VIKINGS: Defensive end Ray Edwards takes first swing at boxing
ST. PAUL This is the world Ray Edwards wants now. Instead of lining up against 300-pound linemen and flying to Green Bay, the Vikings defensive end is lining up against 5-foot-9 former kickboxers and driving to small-town casinos for his next match.
This is the world Ray Edwards wants now.
Instead of lining up against 300-pound linemen and flying to Green Bay, the Vikings defensive end is lining up against 5-foot-9 former kickboxers and driving to small-town casinos for his next match.
Edwards is a boxer now, and he's not worried about whether fans -- or the rest of the NFL -- understand.
That journey officially begins tonight at around 9:30 at Grand Casino Hinckley against T.J. Gibson, with both fighters making their pro boxing debuts.
At Thursday night's weigh-in at Throwbacks Grille and Bar in Woodbury, the 6-5, 258.5-pound Edwards had almost 40 pounds and eight inches on the 5-9, 222-pound Gibson, a 34-year-old former amateur kickboxing champion from Hibbing,
"Some people think I'm doing it just to be doing it, but I don't care," said Edwards, 26. "My God knows what I'm doing, I know what I'm doing. I'm happy, my woman's happy, my family's happy, my trainer's happy."
As the main attraction on a six-fight card that begins at 7:30, Edwards has a two-bout contract with promoters Midwest Sports Council and RDS Company. Edwards and the promoters declined comment on the terms of the deal, but KSTP-AM 1500 reported Edwards is due $5,000 and 50 percent of gate receipts.
Edwards' camp hopes the two fights can be completed before the NFL lockout is lifted -- as if he is even concentrating on the league right now.
Edwards, a free agent, calls himself "the odd man out" in the Vikings'
long-term plans after the team signed Brian Robison, his backup the past two seasons, to a three-year, $14.1 million deal.
The Vikings placed a restricted tender worth around $3 million on Edwards, who might be an unrestricted free agent based on his five years of service and the post-lockout collective bargaining agreement.
After months of skepticism regarding a return to Minnesota, Edwards said he's getting tired of talking about it and is prepared to focus on boxing full time.
"They say they (want me back), but the paper trail says where it's at," said Edwards of the Vikings.
The local boxing scene is where Edwards feels accepted.
A collection of trainers, local boxing aficionados and a few Vikings fans watched Edwards step on the scale in blue spandex.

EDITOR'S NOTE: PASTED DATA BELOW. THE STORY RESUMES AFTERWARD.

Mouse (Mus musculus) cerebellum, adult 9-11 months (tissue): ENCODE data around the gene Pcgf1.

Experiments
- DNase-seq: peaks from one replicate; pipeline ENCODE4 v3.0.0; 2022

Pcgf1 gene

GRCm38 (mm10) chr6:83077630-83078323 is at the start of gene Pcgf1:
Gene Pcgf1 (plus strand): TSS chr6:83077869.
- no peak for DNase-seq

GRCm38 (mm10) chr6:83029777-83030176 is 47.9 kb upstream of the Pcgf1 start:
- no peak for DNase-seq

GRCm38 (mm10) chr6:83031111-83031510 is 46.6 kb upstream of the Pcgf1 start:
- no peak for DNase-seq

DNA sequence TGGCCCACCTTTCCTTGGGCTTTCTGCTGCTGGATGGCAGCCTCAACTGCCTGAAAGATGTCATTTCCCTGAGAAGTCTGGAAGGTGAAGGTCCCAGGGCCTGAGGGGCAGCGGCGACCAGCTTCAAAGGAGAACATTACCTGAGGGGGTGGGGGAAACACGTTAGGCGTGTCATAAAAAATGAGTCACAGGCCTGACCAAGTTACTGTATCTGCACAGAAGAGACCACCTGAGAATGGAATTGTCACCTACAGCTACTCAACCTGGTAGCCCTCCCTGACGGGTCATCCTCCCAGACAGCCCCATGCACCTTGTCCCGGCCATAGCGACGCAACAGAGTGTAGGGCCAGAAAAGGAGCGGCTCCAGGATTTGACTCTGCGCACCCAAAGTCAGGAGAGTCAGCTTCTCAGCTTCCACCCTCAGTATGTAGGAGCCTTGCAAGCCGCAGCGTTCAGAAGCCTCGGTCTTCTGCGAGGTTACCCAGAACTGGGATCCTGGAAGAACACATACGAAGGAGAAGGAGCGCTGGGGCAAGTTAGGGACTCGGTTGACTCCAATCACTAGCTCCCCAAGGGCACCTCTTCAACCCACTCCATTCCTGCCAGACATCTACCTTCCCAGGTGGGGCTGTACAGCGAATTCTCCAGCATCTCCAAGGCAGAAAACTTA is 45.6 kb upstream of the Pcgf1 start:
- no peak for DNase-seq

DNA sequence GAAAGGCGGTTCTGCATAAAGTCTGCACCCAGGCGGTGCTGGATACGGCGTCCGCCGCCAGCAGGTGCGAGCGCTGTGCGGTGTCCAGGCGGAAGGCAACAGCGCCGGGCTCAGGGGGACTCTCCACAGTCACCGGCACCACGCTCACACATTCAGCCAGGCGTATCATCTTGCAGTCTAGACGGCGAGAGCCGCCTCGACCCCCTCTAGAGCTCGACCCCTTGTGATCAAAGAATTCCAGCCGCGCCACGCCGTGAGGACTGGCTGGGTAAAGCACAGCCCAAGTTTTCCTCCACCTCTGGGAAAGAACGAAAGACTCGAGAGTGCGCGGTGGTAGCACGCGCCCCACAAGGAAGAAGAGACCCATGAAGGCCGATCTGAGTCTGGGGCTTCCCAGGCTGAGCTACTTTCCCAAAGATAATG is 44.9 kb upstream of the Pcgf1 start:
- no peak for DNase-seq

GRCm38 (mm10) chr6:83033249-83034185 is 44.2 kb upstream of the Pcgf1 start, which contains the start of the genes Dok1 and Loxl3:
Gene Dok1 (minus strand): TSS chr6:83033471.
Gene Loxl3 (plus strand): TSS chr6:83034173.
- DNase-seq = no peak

There was no formal news conference, no trash-talking session, just Edwards sitting in a row with 11 other fighters on a small stage, waiting for his turn to be weighed.
Edwards and Gibson posed face-to-face for a quick snapshot, then Edwards spent an hour mingling and signing autographs.
"It's more enjoyable. It's very laid back," Edwards said of the boxing world. "You don't have coaches telling you you have a curfew at a certain time. You're more of a man here than you are in the NFL."
Edwards said he expects a few teammates to witness his debut, including defensive linemen Pat and Kevin Williams, linebacker E.J. Henderson, safety Husain Abdullah and safety Eric Frampton.
Since Edwards never has stepped into the ring as a professional, it's still uncertain what his teammates can expect.
Edwards and trainer Jeff Warner aren't revealing their strategy, but Warner can easily summarize Edwards' strength as a boxer.
"Ridiculous speed," Warner said.
Gibson said he isn't fazed by Edwards' height and weight advantage because of his ability to stay in fights long enough to potentially land a huge blow. He also said he has never been knocked out in a professional fight -- his overall record is 20-3, according to Gibson -- and doesn't plan to start now.
"I just have to hit him with my best shot," Gibson said. "Maybe since he has never been in a professional fight he won't know what hit him."
Once Edwards finishes his two-bout contract, apparently Kimbo Slice is waiting. Former EliteXC vice president Jared Shaw told MMAWeekly Radio this week that he can deliver a Slice-Edwards card soon.
Just name the place.
"I'll fight anyone, as long as the purse is right," Edwards said.
Distributed by McClatchy-Tribune Information Services.